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Science involves techniques and measures that are employed to gather new knowledge. It can also entail expanding or integrating the already existing knowledge. Scientific methods allow for systematic and procedural steps in the development of facts through observation and other comprehensive mechanisms of analysis. Action research achieves the threshold to be a scientific technique. According to Shani and Pasmore, the dentition that action research involves a sequence of events that aim at effective problem-solving in an organization conforms to scientific processes that involve logical steps in attaining new knowledge or integrating the already existing facts. In addition, the main goal of action research is to develop competence in employees that will help in giving a solution to organizational problems. This further proves the action research to be a scientific model since science is basically concerned about equipping individuals with new skills and approaches. In the acquiring of the desired information, Coghlan & Brannick (2005, p. 6) explain that action research ensures analysis of the gathered data to ensure that the knowledge acquired is effective in solving the existing problems. This is similar to science that involves analysis of all information to avoid conflicting ideas. At the onset of the acquiring of the proven data, a cause of action is taken in both action research and scientific procedures. Accordingly, to ensure effective acquired data in the problem solving, action research further analyses the outcomes which match with scientific models that ensure that all the findings are efficiently reviewed to constantly prove their validity. Action research borrows some concepts from traditional scientific methods, according to Kurt Lewin's definition, that action research involves developing new knowledge that ensures problem-solving between researchers and clients. This matches traditional scientific research that also solely aims at providing solutions to various problems. Notably, the two rely on the developed knowledge in effecting their desired changes.
Action research entails the collaborative involvement of the clients in the assertion of change to develop the organization. Both the researcher and the client participate in democratic exercise in effecting changes in the organization. This is different from other scientific methods in most of which democratic participation is not practiced. The lack of the clients involvement has often presented challenges to the researcher as it will result into resistance in the firm. Owing to the lack of involvement individuals will always develop retrogressive tendencies which will result into resisting the changes being adopted. Consequently, it will result in dissatisfaction in the organization among the clients which may induce various malpractices. On the contrary, action research allows for democratic involvement between the researchers and the clients. Every individual in the organization will participate in the effecting of change in the organization. This will result in satisfaction in the firm as the opinions of each individual will be integrated into the change adoption process. Susman & Evered (1978, p. 590) opine that it further implements the changes to be effective as any resistance will not be faced in the process. For example, in an investment firm implementation of some investment decisions without involving the employees at times have resulted into employees demonstration that has led to termination of the firms operations. However, the involvement of employees in the action research has often created good rap in the firm besides leading to effective operations of the investment firm. In addition, Kurt Lewin affirms that action research outlines the detailed process of introducing changes in the organization which is not clearly depicted in other scientific methods. Initially, Lewin acknowledges that freezing should be undertaken first. Freezing involves making every member of the organization well conversant with the desired change. It also involves keenly identifying the forces which would like to oppose the change and hence maintain their status quo. He reiterates that forces that are for the change should be identified and encouraged. Secondly, he opines that the second step in the action research is the introduction of the proposed change to all the individuals in the organization. Finally, he elucidates that unfreezing should be undertaken. This involves the process of observing whether the change has been successfully adopted. Lewin states that various measures should be undertaken as per the client's reaction to the change. The detailed process has posed a challenge to the action research as it is time-consuming, contrary to other scientific models. However, the conclusive steps make it to be more effective in problem-solving and effecting changes, unlike scientific methods. The foregoing manifests the detailed and logical process that action research entails which is not evident in other scientific methods.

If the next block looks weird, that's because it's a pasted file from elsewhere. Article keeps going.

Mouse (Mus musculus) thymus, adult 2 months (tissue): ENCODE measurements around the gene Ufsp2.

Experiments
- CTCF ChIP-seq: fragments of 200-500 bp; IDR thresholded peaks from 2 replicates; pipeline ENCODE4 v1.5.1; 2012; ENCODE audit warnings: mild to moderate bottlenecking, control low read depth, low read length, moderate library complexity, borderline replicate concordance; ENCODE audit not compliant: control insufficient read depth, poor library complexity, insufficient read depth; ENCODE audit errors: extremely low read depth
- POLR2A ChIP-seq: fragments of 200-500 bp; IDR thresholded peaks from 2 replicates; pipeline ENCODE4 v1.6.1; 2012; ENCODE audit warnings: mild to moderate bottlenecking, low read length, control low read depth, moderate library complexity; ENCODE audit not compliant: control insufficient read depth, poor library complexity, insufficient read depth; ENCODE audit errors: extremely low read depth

Contrary to scientific methods that basically aim at problem-solving in the organization, action research has two main objectives to achieve. Initially they aim at problem solving and then contributing the developed knowledge to the science. After adopting the cause of action required in the process of reflecting the actions adopted to expand or integrate the already existing scientific knowledge. This process of reflecting on the cause of action is always associated with various challenges. Interpretation in most cases will vary among individuals hence resulting in conflicting ideas affected in the scientific knowledge. According to Cassell & Johnson (2006, p. 786), action research aims at holistic development that will result into competence in the problem-solving. Besides giving a solution to the problems, it gives a detailed understanding of the procedural mechanisms in the realization of these changes in the firm. The holistic development has provided the required skills for future solution of organization problems. This is clearly depicted in the Kurt Lewins model of effecting change in the organization.